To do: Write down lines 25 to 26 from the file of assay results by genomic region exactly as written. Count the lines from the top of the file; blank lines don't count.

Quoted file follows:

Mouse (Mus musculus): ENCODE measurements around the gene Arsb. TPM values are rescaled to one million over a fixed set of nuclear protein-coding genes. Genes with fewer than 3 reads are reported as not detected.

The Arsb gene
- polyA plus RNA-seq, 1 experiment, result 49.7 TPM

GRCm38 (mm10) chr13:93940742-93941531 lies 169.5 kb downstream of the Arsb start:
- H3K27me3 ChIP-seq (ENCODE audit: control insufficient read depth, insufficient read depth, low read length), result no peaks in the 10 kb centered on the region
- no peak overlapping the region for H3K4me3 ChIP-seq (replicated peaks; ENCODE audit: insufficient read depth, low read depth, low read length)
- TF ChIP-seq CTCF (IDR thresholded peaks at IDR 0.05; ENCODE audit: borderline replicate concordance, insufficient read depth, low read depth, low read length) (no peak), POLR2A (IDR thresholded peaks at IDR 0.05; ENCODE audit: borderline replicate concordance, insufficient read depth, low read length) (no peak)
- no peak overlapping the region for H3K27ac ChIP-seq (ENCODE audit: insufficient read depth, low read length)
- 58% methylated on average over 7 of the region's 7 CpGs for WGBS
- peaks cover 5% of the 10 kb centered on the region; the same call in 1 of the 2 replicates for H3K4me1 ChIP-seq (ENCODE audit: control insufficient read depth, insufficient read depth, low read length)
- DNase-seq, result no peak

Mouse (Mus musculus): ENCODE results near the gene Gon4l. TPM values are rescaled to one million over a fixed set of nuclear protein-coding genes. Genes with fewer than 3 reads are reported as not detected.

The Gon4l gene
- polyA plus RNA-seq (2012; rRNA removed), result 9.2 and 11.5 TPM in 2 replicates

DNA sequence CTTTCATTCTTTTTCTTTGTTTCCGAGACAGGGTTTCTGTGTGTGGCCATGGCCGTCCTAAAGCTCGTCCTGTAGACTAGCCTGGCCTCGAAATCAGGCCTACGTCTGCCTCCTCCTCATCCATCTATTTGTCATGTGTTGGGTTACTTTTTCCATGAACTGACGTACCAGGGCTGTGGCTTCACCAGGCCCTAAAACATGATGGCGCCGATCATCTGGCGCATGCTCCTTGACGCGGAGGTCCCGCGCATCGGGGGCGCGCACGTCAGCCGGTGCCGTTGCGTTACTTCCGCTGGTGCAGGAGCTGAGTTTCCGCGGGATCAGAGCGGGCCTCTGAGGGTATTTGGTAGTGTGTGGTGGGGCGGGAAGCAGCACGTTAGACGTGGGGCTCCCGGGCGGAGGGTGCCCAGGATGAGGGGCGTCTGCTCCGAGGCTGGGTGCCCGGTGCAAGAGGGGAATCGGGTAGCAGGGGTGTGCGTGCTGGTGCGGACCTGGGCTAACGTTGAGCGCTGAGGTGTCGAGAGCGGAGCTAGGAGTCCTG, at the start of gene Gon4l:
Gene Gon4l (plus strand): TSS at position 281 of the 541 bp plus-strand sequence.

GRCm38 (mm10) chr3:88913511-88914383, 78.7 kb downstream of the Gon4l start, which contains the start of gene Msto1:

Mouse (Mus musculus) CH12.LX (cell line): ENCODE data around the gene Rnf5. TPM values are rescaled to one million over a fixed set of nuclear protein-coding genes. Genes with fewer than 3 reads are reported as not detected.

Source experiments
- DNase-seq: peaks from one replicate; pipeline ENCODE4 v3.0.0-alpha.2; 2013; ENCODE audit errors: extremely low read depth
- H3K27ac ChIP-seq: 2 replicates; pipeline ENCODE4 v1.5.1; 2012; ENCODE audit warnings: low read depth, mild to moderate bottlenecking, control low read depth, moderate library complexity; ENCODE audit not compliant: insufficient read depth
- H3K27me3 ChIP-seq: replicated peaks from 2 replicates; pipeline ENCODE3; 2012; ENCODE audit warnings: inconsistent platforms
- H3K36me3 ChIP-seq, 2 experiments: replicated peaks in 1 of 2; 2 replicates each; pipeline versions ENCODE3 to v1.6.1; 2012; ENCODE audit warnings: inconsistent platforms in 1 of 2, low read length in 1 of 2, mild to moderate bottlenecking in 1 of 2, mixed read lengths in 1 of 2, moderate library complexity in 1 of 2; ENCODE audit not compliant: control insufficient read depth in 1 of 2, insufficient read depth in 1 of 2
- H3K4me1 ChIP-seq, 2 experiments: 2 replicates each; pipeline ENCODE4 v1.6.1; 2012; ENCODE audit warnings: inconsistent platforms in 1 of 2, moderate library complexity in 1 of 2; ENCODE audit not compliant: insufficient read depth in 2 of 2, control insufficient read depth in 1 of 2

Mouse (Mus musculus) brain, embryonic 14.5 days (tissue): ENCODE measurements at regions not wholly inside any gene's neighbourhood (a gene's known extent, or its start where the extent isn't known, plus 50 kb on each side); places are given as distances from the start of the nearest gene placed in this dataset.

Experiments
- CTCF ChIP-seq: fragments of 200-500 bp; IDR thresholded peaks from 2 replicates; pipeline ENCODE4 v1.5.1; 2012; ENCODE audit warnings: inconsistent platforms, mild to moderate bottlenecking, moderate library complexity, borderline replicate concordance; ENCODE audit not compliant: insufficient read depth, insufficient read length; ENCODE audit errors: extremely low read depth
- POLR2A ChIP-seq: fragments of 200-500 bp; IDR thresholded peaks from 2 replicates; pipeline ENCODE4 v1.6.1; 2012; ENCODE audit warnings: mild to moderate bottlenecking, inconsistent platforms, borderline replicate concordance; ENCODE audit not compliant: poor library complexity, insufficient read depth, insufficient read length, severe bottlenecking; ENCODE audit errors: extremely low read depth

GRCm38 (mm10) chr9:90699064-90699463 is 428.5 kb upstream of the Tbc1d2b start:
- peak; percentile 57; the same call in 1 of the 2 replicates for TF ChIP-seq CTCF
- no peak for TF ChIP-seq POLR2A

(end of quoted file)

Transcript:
Mouse (Mus musculus) brain, embryonic 14.5 days (tissue): ENCODE measurements at regions not wholly inside any gene's neighbourhood (a gene's known extent, or its start where the extent isn't known, plus 50 kb on each side); places are given as distances from the start of the nearest gene placed in this dataset.

Experiments